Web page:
Saturday, 13 August 2016

Keith and Molly Visit.

Saturday 13th August, 2016, somewhere north-west of Sandbach.
Another pretty morning; the last few days have really felt like summer and the early mornings are beautiful. The water is so still and the reflections are magical.
After breakfast, we set off down through the next lock, just a few yards ahead. The second lock, just a few yards further on, was right next to the M6 and the noise was deafening.
It was a strange feeling, slipping quietly underneath what sounded like a lunatic asylum above. Although paradoxically, we do not dislike this section of the M6, as it regularly carries us up to the Lake District.
A dark cloud temporarily gave us a dramatic cloudscape, but it drifted off without dampening our day.
Most of these locks are still paired although for some, like this one, one of the locks has been abandonned. With money short, the temptation for the C&RT, if there is a problem with one lock of a pair, is just not to repair it. In this case, a massive weir had been built inside the old lock - ironically, that would have cost as much as repairing the lock!
A lovely surprise at one lock - we met nb "Edwin" (which moors next to us at Aston Marina), coming up the lock as we were going down. Despite being next door neighbours for the past three years, this was the first time that we had met the owners and so cheerful greetings were exchanged.
At bridge 152, a herd of cows was slowly making its way back to its pasture after being milked. The cows do this route four times every day, so they all know the way and do it on their own. A lovely sight.
Thanks to the crew of the hire boat nb "Vallecrucis Abbey" (the red boat), we did today's first 10 locks in record quick time.Two of their crew walked ahead at each lock in the best tradition of "lock wheeling". Where there was a pair of locks, they set both of them for our two boats; where there was a single lock, they set the lock for us and we re-set the lock for them as we left. On average, 10 locks would normally take us a little over three hours - we did them in well under two hours.
M wonders if this is a record - but it would have to be just a modern one as the old boat people used to reckon to do a lock in three minutes! (those days, paddles were fiercer and boaters would ram lock gates to open them. Today, that would get your licence revoked by C&RT).
Sadly, we parted company with our helpers, with many "thank yous", at the appropriately named village of Wheelock, where we moored up.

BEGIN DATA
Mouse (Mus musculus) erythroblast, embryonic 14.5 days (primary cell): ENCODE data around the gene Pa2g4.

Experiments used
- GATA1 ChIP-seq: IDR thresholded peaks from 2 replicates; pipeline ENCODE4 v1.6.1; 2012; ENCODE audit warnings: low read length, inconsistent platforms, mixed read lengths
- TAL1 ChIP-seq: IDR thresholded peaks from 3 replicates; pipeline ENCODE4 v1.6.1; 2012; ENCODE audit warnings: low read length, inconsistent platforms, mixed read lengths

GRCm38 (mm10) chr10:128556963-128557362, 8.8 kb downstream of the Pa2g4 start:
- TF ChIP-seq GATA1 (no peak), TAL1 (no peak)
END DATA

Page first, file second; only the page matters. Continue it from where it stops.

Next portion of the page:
We had arranged to meet our friends Keith and Molly, who live in nearby Congleton, for lunch. The visitors moorings in Wheelock are very popular and, being lunchtime, they were full, so we had to go about 200yards further on to moor on pins.
We met Keith and Molly in a nearby pub with the delightful name of The Cheshire Cheese. As pubs go, it was unremarkable but it was very nice to spend time with Keith and Molly and have a catch up over bowls of chips.
Having waved them off, we returned to MM to find that the two water points in the centre of the village were now free. So R skillfully backed MM the couple of hundred yards back through a narrow bridge so that we could fill up with water (and water the geraniums).
We have only done 25 miles since we left Stone - but 44 locks. Perhaps why this section is called "Heartbreak Hill"!
We cruised along happily in the afternoon sun, intending to moor up where we had stopped in 2013. Somehow, we must have missed it because suddenly a lock loomed before us when we were not expecting one! So, there was nothing for it but to go through the lock - and the next two - before we found a suitable mooring.
However, it was no hardship as it was a very pleasant afternoon and we eventually stopped just past the third lock.
There was a road close by, but we were shielded by a bank and there was little traffic to disturb us. The chemical works across the road was an indicator of the proximity of Middlewich.
Today: 6 miles, 13 locks and 3.6 hours.
Trip: 239 miles, 188 locks and 180.9 hours.

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